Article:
Optional, multiple entries allowed. For each process name started by the script, there should be a processname entry.
For example, the samba service starts two daemons:
# processname: smdb
# processname: nmdb

# config:

Optional, multiple entries allowed. For each static config file used by the daemon, use a single entry.
For example:

# config: /etc/httpd/conf/httpd.conf
# config: /etc/httpd/conf/srm.conf

Optionally, if the server will automatically reload the config file if it is changed, you can append the word “autoreload” to the line:

# config: /etc/foobar.conf autoreload

# pidfile:

Optional, multiple entries allowed. Use just like the config entry, except that it points at pidfiles. It is assumed that the pidfiles are only updated at process creation time, and not later. The first line of this file should be the ASCII representation of the PID; a terminating newline is optional. Any lines other than the first line are not examined.

# probe: true

Optional, used IN PLACE of processname, config, and pidfile. If it exists, then a proper reload-if-necessary cycle may be acheived by running these commands:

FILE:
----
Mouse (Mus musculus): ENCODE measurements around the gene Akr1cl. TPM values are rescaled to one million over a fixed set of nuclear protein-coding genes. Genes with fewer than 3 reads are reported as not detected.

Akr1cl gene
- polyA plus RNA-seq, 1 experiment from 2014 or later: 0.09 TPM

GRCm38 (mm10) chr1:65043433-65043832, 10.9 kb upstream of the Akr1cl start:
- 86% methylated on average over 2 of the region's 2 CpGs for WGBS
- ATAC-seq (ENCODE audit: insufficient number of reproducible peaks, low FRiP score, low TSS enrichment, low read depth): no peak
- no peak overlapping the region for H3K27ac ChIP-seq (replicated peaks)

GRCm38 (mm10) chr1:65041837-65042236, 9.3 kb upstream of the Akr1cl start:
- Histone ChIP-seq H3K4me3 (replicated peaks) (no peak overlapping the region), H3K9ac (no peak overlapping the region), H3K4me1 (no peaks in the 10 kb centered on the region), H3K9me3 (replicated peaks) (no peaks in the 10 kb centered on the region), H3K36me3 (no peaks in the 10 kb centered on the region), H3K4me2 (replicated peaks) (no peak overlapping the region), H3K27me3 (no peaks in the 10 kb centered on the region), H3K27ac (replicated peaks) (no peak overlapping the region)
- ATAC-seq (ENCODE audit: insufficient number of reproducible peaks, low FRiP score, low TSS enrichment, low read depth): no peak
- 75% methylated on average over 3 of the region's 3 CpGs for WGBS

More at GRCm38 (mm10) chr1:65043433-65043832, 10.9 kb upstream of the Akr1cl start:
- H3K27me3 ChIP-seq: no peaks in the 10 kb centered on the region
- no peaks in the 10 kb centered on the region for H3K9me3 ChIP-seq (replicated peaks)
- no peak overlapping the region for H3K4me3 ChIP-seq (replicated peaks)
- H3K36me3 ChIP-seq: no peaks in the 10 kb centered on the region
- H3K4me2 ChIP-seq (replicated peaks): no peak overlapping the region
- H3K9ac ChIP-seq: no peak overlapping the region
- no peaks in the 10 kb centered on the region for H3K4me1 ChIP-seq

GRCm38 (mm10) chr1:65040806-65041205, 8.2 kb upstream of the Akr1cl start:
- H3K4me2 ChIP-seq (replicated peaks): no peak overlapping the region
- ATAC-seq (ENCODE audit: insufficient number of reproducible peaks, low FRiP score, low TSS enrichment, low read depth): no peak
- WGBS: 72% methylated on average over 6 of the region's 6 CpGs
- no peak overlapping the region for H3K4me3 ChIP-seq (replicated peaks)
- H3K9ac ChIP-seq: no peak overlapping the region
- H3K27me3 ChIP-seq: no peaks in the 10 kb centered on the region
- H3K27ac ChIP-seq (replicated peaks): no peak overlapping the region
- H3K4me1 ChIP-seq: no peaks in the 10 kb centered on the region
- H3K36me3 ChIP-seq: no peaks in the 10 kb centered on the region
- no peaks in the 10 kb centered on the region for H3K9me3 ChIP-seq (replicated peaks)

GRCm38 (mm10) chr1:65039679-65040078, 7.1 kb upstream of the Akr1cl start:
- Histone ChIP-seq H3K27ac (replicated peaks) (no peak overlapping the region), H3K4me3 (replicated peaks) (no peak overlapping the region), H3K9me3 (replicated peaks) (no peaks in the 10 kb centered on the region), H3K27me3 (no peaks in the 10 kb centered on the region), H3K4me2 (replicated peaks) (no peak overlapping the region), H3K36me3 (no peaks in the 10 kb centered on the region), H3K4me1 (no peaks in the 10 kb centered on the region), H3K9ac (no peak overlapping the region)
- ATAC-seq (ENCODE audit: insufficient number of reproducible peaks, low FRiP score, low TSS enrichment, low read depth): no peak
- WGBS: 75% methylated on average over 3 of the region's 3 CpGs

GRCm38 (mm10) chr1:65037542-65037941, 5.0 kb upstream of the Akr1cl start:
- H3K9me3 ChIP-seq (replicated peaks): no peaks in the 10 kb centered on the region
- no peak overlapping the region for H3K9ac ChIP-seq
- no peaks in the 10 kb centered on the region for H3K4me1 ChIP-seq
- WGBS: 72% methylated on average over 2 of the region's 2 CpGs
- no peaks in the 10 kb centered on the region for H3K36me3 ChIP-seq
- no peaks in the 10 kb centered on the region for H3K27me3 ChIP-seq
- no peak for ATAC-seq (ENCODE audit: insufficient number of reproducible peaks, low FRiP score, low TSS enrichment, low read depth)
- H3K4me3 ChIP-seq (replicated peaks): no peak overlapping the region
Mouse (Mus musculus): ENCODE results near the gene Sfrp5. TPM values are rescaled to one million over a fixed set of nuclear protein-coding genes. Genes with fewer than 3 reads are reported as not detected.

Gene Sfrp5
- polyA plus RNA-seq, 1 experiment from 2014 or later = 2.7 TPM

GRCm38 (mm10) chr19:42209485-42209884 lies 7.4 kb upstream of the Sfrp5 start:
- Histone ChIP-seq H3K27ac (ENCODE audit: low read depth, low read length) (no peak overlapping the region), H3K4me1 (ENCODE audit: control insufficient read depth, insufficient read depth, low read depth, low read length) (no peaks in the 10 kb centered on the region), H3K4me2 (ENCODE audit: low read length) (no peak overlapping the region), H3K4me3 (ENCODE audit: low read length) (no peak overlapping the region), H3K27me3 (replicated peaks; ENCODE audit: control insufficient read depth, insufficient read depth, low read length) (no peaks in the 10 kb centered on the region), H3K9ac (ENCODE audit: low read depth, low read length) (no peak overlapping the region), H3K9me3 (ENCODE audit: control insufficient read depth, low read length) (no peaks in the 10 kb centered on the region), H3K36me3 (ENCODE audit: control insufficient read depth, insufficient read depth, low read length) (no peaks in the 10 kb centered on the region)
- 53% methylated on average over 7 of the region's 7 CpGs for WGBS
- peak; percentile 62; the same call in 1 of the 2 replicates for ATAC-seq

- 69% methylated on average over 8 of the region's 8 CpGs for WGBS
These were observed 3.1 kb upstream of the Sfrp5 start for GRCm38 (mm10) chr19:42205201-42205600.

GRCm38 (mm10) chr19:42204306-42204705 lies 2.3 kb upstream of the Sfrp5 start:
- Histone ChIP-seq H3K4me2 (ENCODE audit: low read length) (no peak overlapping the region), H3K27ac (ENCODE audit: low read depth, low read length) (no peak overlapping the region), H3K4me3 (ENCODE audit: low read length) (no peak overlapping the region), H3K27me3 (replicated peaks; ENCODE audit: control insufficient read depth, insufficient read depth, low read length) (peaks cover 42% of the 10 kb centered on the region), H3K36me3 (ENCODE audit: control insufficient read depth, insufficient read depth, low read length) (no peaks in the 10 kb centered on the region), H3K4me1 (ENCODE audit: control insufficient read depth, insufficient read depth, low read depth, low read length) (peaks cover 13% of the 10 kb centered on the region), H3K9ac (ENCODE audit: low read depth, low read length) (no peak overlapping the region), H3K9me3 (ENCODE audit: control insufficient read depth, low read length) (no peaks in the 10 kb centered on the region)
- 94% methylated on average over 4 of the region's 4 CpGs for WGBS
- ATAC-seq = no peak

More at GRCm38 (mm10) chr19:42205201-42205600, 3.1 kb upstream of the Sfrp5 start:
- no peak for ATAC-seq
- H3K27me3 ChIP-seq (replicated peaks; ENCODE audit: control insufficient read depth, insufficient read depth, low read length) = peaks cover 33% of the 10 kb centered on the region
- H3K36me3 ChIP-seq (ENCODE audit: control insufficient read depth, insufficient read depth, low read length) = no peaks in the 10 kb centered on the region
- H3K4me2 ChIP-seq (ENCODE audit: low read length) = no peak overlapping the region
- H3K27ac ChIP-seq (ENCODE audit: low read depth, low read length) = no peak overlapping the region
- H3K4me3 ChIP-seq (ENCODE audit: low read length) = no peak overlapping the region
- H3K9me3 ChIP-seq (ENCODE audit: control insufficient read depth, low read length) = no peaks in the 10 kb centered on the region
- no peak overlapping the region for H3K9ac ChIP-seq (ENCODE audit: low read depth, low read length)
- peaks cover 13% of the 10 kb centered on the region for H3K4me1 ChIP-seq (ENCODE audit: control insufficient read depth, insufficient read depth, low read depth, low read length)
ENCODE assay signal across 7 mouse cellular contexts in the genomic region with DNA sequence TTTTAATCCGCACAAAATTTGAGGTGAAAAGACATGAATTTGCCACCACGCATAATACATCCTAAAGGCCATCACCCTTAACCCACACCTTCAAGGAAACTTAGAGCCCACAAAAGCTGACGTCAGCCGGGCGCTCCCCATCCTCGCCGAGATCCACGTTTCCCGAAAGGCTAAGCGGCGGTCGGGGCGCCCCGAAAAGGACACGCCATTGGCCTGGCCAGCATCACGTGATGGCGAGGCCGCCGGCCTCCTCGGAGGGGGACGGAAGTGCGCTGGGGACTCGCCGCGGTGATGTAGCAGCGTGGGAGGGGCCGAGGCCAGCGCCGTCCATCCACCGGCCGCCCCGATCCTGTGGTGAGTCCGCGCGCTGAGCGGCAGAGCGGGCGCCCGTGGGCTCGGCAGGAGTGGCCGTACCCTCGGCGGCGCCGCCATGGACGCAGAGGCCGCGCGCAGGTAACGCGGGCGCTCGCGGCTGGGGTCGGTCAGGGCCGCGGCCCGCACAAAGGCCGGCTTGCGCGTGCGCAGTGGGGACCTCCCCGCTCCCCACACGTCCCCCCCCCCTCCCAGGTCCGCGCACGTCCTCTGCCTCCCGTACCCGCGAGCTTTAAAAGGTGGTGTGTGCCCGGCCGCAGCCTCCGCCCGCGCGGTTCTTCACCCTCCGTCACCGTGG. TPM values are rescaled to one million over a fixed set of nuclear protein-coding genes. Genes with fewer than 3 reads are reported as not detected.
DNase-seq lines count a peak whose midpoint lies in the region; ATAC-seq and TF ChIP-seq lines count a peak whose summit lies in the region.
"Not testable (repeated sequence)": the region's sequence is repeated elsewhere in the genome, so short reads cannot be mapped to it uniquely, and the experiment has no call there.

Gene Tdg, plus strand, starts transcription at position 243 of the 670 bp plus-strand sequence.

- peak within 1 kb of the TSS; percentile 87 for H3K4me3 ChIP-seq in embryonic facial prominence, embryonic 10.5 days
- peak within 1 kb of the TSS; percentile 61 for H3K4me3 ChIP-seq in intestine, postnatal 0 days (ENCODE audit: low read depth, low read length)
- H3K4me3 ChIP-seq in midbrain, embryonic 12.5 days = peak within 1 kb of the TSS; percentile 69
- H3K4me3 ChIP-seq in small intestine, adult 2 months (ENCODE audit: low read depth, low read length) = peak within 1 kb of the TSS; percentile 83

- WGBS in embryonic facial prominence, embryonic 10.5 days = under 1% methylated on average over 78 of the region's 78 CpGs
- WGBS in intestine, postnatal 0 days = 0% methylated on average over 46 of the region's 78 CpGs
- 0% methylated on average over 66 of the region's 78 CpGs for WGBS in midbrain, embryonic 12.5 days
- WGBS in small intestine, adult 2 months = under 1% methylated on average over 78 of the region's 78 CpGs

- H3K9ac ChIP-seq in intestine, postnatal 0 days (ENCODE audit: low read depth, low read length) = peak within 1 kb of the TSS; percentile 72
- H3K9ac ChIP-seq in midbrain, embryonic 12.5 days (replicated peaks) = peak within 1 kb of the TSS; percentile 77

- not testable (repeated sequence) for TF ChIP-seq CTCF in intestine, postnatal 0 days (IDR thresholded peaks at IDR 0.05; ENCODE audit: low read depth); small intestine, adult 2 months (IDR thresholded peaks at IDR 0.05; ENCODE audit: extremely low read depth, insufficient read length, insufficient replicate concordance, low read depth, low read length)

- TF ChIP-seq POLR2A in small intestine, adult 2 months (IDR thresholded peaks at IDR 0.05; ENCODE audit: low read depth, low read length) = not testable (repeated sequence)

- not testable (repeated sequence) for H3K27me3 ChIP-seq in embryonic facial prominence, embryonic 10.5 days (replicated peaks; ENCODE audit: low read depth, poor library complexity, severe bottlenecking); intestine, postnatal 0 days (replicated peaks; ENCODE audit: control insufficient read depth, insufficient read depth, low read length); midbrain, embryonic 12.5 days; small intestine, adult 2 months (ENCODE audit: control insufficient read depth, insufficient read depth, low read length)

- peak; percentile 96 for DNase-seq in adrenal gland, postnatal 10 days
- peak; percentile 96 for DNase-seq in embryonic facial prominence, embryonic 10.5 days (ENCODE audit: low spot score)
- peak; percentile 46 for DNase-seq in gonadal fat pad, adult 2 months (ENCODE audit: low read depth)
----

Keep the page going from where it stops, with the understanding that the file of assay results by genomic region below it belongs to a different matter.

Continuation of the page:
command=$(/etc/rc.d/init.d/SCRIPT probe)
[ -n “$command” ] && /etc/rc.d/init.d/SCRIPT $command

where SCRIPT is the name of the service’s sysv init script.

Scripts that need to do complex processing could, as an example, return “run /var/tmp/<servicename.probe.$$” and implement a “run” command which would execute the named script and then remove it.

Note that the probe command should simply “exit 0” if nothing needs to be done to bring the service into sync with its configuration files.

Copyright (c) 2000 Red Hat Software, Inc.


April 15, 2011

How to properly setup Innodb in MySQL to shrink when optimized.

Filed under: mysql — lancevermilion @ 4:22 pm

Taken from:

There is a more complete answer with regard to InnoDB

Keep in mind the busiest file in the InnoDB infrastructure


This file normally houses four types of information

1) Table Data

2) Table Indexes

3) MVCC (Multiversioning Concurrency Control) Data

4) Table Metadata

Many people create multiple ibdata files hoping for better diskspace management and performance. SORRY, NOT HAPPENING !!!